United States District Court, E.D. Washington
SARA N. GRANADOS, Plaintiff,
CAROLYN W. COLVIN, Commissioner of Social Security, Defendant.
ORDER GRANTING DEFENDANT'S MOTION FOR SUMMARY JUDGMENT
JOHN T. RODGERS, Magistrate Judge.
BEFORE THE COURT are cross-Motions for Summary Judgment. ECF No. 13, 18. Attorney Lora Lee Stover represents Sara N. Granados (Plaintiff); Special Assistant United States Attorney Terrye E. Shea represents the Commissioner of Social Security (Defendant). The parties have consented to proceed before a magistrate judge. ECF No. 6. After reviewing the administrative record and briefs filed by the parties, the Court GRANTS Defendant's Motion for Summary Judgment and DENIES Plaintiff's Motion for Summary Judgment.
Plaintiff filed applications for a period of disability, Disability Insurance Benefits and Supplemental Security Income (SSI) on December 15, 2010, alleging disability since March 31, 2007, due to diabetes, high cholesterol, high blood pressure, macular edema and mental disorders. Tr. 291. The applications were denied initially and upon reconsideration. Administrative Law Judge (ALJ) R. J. Payne held a hearing on March 20, 2013, Tr. 48-97, and issued an unfavorable decision on April 4, 2013, Tr. 24-40. The Appeals Council denied review on May 23, 2014. Tr. 1-6. The ALJ's April 2013 decision became the final decision of the Commissioner, which is appealable to the district court pursuant to 42 U.S.C. § 405(g). Plaintiff filed this action for judicial review on June 17, 2014. ECF No. 1.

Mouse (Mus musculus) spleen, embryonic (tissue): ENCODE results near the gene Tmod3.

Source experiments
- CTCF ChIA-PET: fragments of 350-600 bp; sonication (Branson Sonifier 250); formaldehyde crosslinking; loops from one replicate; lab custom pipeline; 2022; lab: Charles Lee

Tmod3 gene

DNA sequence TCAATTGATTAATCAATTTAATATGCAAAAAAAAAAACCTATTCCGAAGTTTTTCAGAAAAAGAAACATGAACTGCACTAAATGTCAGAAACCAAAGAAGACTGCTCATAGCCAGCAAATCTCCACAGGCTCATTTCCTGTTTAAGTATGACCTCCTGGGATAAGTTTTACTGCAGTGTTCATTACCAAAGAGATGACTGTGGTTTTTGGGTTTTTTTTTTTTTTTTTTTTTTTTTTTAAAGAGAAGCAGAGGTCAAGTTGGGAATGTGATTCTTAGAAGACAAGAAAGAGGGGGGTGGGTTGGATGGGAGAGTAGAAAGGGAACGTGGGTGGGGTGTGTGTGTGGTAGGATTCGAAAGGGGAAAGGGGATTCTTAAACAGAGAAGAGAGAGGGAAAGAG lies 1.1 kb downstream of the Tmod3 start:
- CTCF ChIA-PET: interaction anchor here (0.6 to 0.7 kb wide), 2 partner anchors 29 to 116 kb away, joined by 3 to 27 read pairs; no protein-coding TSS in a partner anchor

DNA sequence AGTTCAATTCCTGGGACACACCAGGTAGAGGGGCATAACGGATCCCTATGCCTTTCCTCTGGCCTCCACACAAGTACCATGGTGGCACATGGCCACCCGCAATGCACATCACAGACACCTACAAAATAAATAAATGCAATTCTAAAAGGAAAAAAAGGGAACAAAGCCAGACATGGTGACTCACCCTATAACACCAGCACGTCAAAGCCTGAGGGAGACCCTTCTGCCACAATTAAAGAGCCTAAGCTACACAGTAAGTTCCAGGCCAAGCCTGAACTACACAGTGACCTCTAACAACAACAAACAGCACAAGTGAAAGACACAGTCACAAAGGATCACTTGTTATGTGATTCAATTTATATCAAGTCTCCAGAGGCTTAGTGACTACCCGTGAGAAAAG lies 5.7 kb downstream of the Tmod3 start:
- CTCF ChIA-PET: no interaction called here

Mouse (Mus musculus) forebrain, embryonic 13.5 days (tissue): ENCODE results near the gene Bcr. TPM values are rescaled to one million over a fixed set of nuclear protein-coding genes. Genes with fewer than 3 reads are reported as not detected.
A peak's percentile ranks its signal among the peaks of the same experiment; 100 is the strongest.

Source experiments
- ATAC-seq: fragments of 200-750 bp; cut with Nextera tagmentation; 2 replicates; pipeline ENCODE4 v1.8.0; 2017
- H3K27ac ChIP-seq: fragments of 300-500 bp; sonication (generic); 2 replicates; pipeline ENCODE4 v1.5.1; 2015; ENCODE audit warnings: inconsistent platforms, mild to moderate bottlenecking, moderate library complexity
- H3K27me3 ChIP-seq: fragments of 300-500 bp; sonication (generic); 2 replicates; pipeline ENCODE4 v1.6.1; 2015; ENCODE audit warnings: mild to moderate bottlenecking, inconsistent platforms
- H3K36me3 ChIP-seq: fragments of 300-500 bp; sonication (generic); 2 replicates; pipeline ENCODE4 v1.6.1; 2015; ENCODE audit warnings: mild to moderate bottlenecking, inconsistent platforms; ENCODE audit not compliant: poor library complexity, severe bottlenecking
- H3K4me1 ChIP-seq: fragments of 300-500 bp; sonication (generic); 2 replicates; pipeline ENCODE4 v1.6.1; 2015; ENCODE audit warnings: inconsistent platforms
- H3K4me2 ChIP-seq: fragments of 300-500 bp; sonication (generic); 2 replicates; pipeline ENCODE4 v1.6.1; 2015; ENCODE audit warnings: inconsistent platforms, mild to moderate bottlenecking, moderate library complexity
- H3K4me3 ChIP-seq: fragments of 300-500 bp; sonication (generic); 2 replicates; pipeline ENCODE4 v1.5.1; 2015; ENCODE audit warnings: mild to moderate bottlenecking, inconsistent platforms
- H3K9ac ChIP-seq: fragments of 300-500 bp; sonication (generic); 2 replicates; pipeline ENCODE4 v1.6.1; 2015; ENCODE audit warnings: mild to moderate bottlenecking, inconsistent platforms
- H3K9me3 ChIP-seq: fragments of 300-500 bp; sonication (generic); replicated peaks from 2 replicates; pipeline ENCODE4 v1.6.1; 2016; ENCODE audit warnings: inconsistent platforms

STATEMENT OF FACTS
The facts of the case are set forth in the administrative hearing transcript, the ALJ's decision, and the briefs of the parties. They are only briefly summarized here.
Plaintiff was born in El Salvador on January 25, 1960, and was 47 years old on the March 31, 2007, alleged onset date. Tr. 287. Plaintiff graduated from high school in the United States and last worked in June 2008. Tr. 75, 291-292. Plaintiff reported she stopped working when her documents were stolen, and she has not worked since that time. Tr. 291. As noted above, Plaintiff alleges disability due to diabetes, high cholesterol, high blood pressure, macular edema and mental disorders. Tr. 291. Plaintiff's function report indicates "mental disorder, medication and [poor] vision" limit her ability to work. Tr. 298. At the administrative hearing, Plaintiff testified she has emotional problems and is depressed. Tr. 76. She also described her main physical problem as right shoulder pain. Tr. 81, 90.
Alexander B. White, M.D., an internal medicine physician, testified as a medical expert at the administrative hearing. Tr. 52-60. He stated Plaintiff has type 2 diabetes and a history of back aches, problems with her left shoulder, a right clavicle fracture, and a left knee patella fracture. Tr. 53-56. He also noted the record reflected Plaintiff had macular edema and depression. Tr. 56.